We go to the prison as a team. We have Chelsea, a brilliant intern from Gina’s Team, and three community leaders who are observing and may teach future classes. We meet at Paradise Bakery near the prison to get a quick snack (no food at the prison and we will be teaching over the dinner hour) and briefing.
Clearing security to enter a prison is a bit like airport security now. A metal detector and search of our handouts and curriculum. We are only allowed to bring in our driver’s license and bottle of water. Everyone new to prison is a bit nervous. I knew all nerves would vanish as soon as we walk into the large dining hall. The thirty women are waiting, dressed in their best orange. Most are excited; some have curious, skeptical looks. All have been especially selected for this first class but have no idea what is in store. We are all about to embark on a journey of self-discovery.
The first class covers an introduction and the first two principles, Live Authentically and Learn Constantly. One of our students says she has never heard the word “authentic” before. Many inmates have low self-esteem and feel voiceless. We talk about what it means to be true to yourself, especially in prison. How do you learn who you really are when you are so used to camouflaging your emotions? This course is a unique opportunity to find out how to really Live Authentically.
Learning Constantly is another unknown concept. Learning is not easy in prison. Classes are limited and waiting lists are long. You have to be really determined. But it is possible and these women are very open to our suggestions. We use Oprah as a role model. She said, “The whole point of being alive is to evolve into the complete person you were intended to be.” This is almost a new concept, a paradigm shift. But we are giving them materials and tools for this new journey.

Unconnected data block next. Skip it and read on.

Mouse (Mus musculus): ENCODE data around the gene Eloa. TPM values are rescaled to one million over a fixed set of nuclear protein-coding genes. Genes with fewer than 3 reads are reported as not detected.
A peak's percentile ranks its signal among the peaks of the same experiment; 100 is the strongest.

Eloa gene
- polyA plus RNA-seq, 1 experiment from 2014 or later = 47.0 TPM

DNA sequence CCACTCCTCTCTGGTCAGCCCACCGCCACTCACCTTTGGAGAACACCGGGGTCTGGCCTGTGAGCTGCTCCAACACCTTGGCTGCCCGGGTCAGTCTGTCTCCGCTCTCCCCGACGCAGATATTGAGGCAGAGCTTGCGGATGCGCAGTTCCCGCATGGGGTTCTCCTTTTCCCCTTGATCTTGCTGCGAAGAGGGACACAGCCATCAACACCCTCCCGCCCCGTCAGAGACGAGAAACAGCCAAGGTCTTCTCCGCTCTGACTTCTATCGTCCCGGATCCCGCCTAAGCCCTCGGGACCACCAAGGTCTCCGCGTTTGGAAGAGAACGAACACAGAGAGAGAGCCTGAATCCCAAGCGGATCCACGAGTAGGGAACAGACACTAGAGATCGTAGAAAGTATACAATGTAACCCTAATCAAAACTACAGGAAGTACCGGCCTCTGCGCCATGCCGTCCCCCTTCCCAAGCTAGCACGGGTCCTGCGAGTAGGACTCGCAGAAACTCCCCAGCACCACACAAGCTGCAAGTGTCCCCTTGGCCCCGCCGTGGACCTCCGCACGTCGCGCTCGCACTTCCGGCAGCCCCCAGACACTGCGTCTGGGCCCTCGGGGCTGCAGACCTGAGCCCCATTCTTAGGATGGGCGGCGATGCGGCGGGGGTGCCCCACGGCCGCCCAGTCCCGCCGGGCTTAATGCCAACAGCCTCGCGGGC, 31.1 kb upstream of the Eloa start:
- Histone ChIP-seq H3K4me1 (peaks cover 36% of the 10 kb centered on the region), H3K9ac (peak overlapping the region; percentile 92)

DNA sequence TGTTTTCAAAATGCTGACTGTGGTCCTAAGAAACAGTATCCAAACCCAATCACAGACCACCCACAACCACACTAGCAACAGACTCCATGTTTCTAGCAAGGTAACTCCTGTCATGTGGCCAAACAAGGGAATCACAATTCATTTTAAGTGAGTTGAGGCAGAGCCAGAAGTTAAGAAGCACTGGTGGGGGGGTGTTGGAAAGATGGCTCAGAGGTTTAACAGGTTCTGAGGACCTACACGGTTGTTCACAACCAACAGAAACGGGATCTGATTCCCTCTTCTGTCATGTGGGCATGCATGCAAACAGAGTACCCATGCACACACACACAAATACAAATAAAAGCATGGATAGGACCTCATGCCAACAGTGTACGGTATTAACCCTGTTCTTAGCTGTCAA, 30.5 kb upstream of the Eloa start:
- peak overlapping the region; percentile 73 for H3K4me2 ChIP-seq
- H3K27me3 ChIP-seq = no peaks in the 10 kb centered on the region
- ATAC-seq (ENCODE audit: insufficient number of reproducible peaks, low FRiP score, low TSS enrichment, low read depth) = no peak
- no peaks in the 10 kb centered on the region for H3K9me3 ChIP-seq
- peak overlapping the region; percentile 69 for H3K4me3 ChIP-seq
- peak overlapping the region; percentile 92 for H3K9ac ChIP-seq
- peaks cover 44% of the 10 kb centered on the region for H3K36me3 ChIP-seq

The class flies by. At the end we join hands and form a “Celebration Circle” to share our joy. What are we celebrating? We are deeply touched by one woman who says she is celebrating being chosen for the class. “I feel like I won the lottery.” She is not alone. We all share her feelings.
On the ride home, we debrief in the car and share our emotional joy. I know how desperate inmates are for good programs so I wasn’t surprised. The others had no idea what to expect so they are overwhelmed with what they saw and heard. They were surprised that the inmates were enthusiastic and willing to participate. We share their enthusiasm and are riding on adrenalin and excitement. I am exhausted.
Didn’t get much sleep. The next day is our Mingus Day. Up very early, ready to go when the phone rings at 6:30. There has been an emergency at the school and our program is cancelled for the first time in 16 months. We are all disappointed so I decide to keep an appointment with the interns who were scheduled to go with us. We’re all free. Let’s make the most of it. It is lucky we didn’t go to Mingus. Saturday morning I ended up in hospital with that pesky staph infection and had surgery on Sunday. Martha is on her way to Europe for an international women’s conference and we don’t go back to PV until July 21. Time to rest.
Thank God for David. This past year he has been an unexpected caregiver and has done a brilliant job. I’m deeply grateful. When I was dealing with cancer in prison, I felt very alone, especially after Gina died. It is wonderful to be loved and nurtured, to be in a bed with soft pillows, and have access to your own comfort food. I have to heal fast so I can go back to prison. ATHENA awaits…
To be continued…